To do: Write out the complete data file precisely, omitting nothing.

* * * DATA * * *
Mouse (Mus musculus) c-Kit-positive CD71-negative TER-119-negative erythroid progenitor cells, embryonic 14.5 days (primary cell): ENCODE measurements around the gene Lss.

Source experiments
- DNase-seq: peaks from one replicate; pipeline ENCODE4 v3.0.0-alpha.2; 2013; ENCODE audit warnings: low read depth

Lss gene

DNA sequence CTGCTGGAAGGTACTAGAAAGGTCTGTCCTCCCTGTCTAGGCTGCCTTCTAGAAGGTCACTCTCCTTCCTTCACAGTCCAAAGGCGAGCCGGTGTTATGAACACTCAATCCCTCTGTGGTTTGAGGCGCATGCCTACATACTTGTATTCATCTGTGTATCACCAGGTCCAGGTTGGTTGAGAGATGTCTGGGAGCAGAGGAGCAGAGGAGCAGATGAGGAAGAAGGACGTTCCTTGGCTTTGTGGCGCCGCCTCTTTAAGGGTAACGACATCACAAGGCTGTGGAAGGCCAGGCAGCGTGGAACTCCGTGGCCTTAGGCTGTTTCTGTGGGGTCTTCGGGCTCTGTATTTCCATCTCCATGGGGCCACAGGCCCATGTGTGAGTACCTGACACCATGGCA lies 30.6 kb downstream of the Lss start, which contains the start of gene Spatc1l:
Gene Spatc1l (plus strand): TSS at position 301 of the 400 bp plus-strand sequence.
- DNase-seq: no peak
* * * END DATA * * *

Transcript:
Mouse (Mus musculus) c-Kit-positive CD71-negative TER-119-negative erythroid progenitor cells, embryonic 14.5 days (primary cell): ENCODE measurements around the gene Lss.

Source experiments
- DNase-seq: peaks from one replicate; pipeline ENCODE4 v3.0.0-alpha.2; 2013; ENCODE audit warnings: low read depth

Lss gene

DNA sequence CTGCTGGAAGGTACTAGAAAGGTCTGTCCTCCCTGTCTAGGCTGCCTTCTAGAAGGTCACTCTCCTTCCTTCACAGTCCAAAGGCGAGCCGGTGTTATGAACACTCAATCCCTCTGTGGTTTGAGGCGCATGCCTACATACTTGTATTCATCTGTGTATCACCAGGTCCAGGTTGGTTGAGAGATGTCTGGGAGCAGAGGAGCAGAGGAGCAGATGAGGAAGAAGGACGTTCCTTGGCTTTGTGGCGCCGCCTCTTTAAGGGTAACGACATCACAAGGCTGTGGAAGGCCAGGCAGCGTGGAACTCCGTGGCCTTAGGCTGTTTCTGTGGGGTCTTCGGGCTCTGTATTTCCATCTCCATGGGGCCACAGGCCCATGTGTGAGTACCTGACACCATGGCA lies 30.6 kb downstream of the Lss start, which contains the start of gene Spatc1l:
Gene Spatc1l (plus strand): TSS at position 301 of the 400 bp plus-strand sequence.
- DNase-seq: no peak